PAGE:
From the Field Blog

  • Social Cohesion as a Process

    September 19, 2014

    Earlier this summer, Aga Khan Foundation U.S.A. and the World Bank convened experts in the fields of conflict resolution, social cohesion, and community-driven development to discuss social cohesion and development in Washington, DC and in Bishkek and Osh, Kyrgyzstan. Participants shared about their experiences with projects in Central and Southeast Asia, Africa and Latin America. Following these learning sessions, three main ideas emerged as particularly important for our Kyrgyz project going Earlier this summer, AKF USA and the World Bank convened experts in the fields of conflict resolution, social cohesion, and community-driven development to discuss social cohesion and development in Washington, DC and in Bishkek and Osh, Kyrgyzstan. Participants shared about their experiences with projects in Central and Southeast Asia, Africa and Latin America. Following these learning sessions, three main ideas emerged as particularly important for our Kyrgyz project going forward. Read our blog to learn about these ideas.

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  • This year marks the 20th anniversary for Partnership Walk events.  We will also mark the milestone of reaching our 100th Partnership Walk this year. The Walk has reached 10 major US  cities over the years with 8 being held this year. Since 1995, PartnershipsInAction activities including the annual Partnership Walk and Golf events have attracted over 440,000 participants and raised over $63 million for poverty alleviation. Experience the journey on our blog and picture slide show. 

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  • Muyassar's nine-month fellowship with Aga Khan Foundation U.S.A. (AKF USA) has taught him a lot about international development, both its institutions and its individuals. Since his previous blog, in which he shared the impressive impact of savings groups in Tajikistan, he has learned a lot through his experience in the Washington, DC office and the perspective of a donor-liaison office. Read on to for his reflections on his time here in DC as his fellowship comes to a close and he prepares to return home.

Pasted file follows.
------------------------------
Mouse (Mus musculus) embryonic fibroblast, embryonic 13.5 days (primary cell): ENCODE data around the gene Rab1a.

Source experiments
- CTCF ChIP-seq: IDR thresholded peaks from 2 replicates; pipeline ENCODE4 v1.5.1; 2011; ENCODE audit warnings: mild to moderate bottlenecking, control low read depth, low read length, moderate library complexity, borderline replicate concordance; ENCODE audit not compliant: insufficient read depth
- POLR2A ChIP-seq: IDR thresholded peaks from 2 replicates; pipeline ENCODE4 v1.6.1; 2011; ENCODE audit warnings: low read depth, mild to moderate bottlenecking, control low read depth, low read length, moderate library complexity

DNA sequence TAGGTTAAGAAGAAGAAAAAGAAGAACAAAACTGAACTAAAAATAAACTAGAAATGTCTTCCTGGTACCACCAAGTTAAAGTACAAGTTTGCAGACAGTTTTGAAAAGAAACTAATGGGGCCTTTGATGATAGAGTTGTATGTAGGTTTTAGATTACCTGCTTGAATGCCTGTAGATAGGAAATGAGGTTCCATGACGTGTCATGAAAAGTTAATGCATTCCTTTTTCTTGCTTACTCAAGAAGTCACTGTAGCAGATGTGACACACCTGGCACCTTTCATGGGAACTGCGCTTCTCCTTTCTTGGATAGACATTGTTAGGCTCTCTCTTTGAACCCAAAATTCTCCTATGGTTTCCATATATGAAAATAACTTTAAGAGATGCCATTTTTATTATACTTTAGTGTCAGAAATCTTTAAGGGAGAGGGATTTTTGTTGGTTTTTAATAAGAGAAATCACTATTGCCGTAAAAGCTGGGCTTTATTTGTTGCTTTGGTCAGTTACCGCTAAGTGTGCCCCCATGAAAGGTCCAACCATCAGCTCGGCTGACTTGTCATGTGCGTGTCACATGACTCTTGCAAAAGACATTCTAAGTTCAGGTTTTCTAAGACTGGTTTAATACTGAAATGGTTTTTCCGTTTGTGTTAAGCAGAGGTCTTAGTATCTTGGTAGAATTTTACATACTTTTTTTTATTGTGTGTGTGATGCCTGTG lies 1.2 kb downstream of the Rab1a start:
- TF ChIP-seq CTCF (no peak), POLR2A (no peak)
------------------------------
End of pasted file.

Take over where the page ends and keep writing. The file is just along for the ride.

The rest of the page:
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  • This spring Program Officer Linda Ulqini traveled to Kenya to gauge and experience progress in schools involved in the Education for Marginalized Children in Kenya (EMACK) project. EMACK has worked with 800 schools and thousands of communities across the Coastal, North Eastern, and Nairobi regions in Kenya. It has trained over 3,200 teachers and reached over 120,000 children. Outside Mombasa on the coast, Linda visited schools of all kinds – both formal public schools, and low-cost private schools started outside the public education system in the informal settlements that have sprung up around East Africa’s largest cities. After numerous trips to schools and communities involved with EMACK over the years, what strikes her is how different and important each individual school is. Read on to learn more.

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  • On July 23, Program Officer Luke Bostian went to an all-day symposium at the Wilson Center in Washington, DC titled “Pakistan’s Interminable Energy Crisis: Is There Any Way Out?” The symposium drew some pretty big guns, including Pakistan’s Secretary for Water and Power, Nargis Sethi, and the former Director of Operations for the World Bank, Ziad Alahdad. He was interested to hear what the symposium speakers would say about the causes for Pakistan’s difficulties with energy access and their suggested solutions and what opportunities there might be for the Aga Khan Development Network to take the great successes we’ve had with power projects elsewhere and apply them to Pakistan. Read on to learn more.

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